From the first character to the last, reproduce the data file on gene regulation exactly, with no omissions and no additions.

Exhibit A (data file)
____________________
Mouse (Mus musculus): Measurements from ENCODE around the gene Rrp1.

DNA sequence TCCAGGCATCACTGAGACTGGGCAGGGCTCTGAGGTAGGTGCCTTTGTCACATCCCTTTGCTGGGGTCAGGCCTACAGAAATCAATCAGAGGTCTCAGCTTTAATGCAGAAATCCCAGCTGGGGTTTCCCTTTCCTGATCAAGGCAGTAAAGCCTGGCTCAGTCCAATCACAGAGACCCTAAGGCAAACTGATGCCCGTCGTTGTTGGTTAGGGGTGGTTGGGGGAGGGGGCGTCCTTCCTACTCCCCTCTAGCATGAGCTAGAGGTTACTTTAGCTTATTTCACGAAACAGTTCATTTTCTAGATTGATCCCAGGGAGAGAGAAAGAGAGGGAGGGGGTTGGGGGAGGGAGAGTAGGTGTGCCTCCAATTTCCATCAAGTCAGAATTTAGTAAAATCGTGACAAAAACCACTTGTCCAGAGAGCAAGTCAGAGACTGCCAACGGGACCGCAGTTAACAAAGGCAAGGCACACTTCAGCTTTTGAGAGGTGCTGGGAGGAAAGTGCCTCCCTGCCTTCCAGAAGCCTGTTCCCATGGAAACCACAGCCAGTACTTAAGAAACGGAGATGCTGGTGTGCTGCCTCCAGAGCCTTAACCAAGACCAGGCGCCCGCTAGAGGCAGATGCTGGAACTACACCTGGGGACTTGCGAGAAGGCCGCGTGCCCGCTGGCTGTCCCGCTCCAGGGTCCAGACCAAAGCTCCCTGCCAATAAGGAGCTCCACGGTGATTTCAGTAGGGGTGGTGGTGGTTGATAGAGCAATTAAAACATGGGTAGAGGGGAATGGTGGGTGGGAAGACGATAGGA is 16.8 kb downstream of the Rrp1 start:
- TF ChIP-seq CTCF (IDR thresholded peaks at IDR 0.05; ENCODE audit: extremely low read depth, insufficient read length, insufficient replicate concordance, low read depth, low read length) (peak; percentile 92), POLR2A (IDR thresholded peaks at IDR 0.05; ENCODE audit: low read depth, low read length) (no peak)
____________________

Mouse (Mus musculus): Measurements from ENCODE around the gene Rrp1.

DNA sequence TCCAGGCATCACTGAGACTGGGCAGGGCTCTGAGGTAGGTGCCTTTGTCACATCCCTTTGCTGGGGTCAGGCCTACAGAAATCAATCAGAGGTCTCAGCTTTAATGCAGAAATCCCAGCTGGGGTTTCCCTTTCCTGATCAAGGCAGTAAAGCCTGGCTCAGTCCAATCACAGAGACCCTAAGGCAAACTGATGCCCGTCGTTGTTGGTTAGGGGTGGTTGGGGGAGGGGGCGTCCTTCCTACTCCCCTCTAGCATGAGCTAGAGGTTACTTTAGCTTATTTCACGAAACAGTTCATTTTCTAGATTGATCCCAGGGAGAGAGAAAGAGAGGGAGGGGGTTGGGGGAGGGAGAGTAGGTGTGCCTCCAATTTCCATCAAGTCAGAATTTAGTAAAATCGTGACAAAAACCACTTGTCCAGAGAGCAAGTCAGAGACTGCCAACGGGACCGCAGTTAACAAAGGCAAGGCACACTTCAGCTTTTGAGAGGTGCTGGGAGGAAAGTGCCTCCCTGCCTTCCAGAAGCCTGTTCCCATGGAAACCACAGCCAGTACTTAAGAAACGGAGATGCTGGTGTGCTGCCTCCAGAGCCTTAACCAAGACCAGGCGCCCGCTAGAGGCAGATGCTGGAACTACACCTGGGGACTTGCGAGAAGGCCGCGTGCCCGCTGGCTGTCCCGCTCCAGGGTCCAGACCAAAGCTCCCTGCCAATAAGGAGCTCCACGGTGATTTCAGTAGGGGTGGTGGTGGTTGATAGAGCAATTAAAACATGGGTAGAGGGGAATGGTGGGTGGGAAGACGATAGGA is 16.8 kb downstream of the Rrp1 start:
- TF ChIP-seq CTCF (IDR thresholded peaks at IDR 0.05; ENCODE audit: extremely low read depth, insufficient read length, insufficient replicate concordance, low read depth, low read length) (peak; percentile 92), POLR2A (IDR thresholded peaks at IDR 0.05; ENCODE audit: low read depth, low read length) (no peak)